Where is the lost treasure of Pogue Station, Nevada?
The lost treasure of Pogue Station, Nevada stems from
one man who had the perfect combination of good timing, entrepreneurial spirit,
and friendly character that makes one a legend. That man was William Pogue, who
would later become to be known as the “Miser” of Little Smokey Valley. Pogue
happened upon a freshwater spring one day that was along the main road that led
into Nye County. Knowing this was the only water between Eureka and Duckwater,
Pogue saw his chance to seize the opportunity and make some money for himself.
That was exactly what he did, as he got busy
building a station, a horse barn, corrals, and some other buildings. He became
Stationmaster and dug a hole to reach the spring quickly and easily. Pogue made
money by meeting the needs of those that were passing through, but also needed a
place to rest and fresh up a bit. He would provide nightly accommodations for
them and he would also sell food and water to them. He furthered his
entrepreneurial skills when he persuaded the stage line managers to hire him to
supply the feed and water to the stage line and he also convinced the Nye County
officials that he should be paid for maintaining the road in his area. In the
little free time that Pogue had, he used it to do his own investigating in a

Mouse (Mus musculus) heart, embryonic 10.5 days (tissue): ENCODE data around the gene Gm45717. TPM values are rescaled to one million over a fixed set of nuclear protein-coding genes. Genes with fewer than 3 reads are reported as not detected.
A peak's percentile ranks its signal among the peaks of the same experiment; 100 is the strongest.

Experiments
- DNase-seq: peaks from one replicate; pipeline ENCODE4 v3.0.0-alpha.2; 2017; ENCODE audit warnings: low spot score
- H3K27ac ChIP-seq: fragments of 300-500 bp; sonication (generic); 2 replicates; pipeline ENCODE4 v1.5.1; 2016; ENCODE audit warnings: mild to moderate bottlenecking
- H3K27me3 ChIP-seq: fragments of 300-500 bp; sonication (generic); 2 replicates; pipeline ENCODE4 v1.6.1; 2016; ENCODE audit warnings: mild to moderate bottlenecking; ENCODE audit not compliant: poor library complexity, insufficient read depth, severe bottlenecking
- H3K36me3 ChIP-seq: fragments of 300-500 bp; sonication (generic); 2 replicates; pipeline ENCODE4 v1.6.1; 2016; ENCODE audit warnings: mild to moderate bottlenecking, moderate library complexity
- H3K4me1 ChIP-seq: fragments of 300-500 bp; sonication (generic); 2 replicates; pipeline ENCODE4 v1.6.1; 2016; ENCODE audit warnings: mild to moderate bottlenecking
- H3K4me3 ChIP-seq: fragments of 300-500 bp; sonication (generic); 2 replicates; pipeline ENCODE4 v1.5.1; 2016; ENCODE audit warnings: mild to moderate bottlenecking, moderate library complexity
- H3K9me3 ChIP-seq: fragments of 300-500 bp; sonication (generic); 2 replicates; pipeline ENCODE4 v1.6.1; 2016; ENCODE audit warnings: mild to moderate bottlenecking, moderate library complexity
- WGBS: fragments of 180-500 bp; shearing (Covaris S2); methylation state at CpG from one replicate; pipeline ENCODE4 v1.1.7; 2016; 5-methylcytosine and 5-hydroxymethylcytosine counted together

mine that he had found. Reportedly, the mine was very lucrative. It’s thought
that Pogue earned approximately $25,000 a year.
However, Pogue was very thrifty with this money.
Although it was thought that he had a lot of it, he rarely left Little Smokey
Valley, making trips only when he needed supplies or other business-related
items. Many people living within the town thought that he hid his money near the
station. The system seemed to work for Pogue, who continued on that way for
approximately twenty years. It was on May 15, 1915 that a visitor happened upon
Pogue’s dead body in his cabin. The visitor helped as much as he could at the
time and then ran to get help. The news was quickly sent to Duckwater and the
following morning, Ralph Irwin went to the valley and got Pogue to take him to a
hospital. Pogue had already had a stroke by then and was paralyzed from the
waist down. William Pogue died on May 19, 1915.
After his death, much investigation has been done
in his background. Because Pogue’s buried money is thought to be approximately
$200,000, many people have visited the valley but have left empty-handed.
However, there has been some treasure. In 1917, two people who lived in
Duckwater came across some coins in approximately the same place they thought
Pogue’s treasure would be buried. John Hoyt, a prospector who was surveying the
land in 1936, found eleven dollars hidden around the station. The buildings that
William Pogue had built himself are almost all torn down now, due to
enthusiastic, and sometimes careless, treasure hunters.